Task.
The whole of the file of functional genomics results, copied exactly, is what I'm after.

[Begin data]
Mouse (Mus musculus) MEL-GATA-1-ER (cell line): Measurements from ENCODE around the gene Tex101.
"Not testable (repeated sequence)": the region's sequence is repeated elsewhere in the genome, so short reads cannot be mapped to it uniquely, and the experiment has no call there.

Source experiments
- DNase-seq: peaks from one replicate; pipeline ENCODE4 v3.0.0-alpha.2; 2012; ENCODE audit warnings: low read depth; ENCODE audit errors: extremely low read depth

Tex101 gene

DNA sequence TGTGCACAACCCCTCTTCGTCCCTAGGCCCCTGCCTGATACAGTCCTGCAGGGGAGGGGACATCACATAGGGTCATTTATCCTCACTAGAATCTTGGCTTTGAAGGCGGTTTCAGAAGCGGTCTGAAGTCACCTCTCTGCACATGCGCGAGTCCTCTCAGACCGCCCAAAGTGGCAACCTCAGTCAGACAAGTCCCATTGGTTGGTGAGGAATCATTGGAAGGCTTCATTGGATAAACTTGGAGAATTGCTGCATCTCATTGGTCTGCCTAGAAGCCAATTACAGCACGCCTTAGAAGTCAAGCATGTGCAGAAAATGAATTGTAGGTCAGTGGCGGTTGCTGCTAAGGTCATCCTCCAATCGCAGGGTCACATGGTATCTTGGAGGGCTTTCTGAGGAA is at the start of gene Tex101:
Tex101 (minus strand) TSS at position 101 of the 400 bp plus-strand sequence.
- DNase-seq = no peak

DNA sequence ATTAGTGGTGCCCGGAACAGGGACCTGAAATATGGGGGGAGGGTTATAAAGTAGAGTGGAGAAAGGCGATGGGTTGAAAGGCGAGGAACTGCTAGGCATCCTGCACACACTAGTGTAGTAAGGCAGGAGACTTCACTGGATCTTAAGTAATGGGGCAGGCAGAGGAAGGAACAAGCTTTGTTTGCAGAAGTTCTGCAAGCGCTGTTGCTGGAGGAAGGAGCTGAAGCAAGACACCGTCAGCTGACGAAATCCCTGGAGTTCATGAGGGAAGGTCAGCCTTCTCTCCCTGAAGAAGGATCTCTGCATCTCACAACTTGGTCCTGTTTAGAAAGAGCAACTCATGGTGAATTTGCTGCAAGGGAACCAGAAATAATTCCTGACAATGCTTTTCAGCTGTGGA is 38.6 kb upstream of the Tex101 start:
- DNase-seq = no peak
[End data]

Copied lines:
Mouse (Mus musculus) MEL-GATA-1-ER (cell line): Measurements from ENCODE around the gene Tex101.
"Not testable (repeated sequence)": the region's sequence is repeated elsewhere in the genome, so short reads cannot be mapped to it uniquely, and the experiment has no call there.

Source experiments
- DNase-seq: peaks from one replicate; pipeline ENCODE4 v3.0.0-alpha.2; 2012; ENCODE audit warnings: low read depth; ENCODE audit errors: extremely low read depth

Tex101 gene

DNA sequence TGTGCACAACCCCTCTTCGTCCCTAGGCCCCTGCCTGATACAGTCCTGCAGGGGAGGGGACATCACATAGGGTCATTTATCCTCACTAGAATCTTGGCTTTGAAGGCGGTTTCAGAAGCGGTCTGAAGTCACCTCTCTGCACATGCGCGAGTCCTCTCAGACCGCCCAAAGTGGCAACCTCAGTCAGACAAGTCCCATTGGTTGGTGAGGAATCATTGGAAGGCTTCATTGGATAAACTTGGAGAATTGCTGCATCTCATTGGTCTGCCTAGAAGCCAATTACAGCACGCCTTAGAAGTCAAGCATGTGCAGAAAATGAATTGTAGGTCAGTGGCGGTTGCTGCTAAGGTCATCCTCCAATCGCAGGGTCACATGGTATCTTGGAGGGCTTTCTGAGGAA is at the start of gene Tex101:
Tex101 (minus strand) TSS at position 101 of the 400 bp plus-strand sequence.
- DNase-seq = no peak

DNA sequence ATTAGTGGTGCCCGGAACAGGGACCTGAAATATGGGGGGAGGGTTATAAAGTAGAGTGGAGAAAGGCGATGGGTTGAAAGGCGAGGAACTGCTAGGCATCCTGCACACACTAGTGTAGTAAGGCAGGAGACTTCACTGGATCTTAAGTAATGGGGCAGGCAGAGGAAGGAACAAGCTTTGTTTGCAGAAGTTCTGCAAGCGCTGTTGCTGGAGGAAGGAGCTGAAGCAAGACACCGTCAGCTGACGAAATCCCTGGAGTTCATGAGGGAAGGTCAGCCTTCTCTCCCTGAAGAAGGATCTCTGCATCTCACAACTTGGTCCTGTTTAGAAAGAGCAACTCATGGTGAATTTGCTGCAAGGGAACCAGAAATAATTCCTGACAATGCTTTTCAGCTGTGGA is 38.6 kb upstream of the Tex101 start:
- DNase-seq = no peak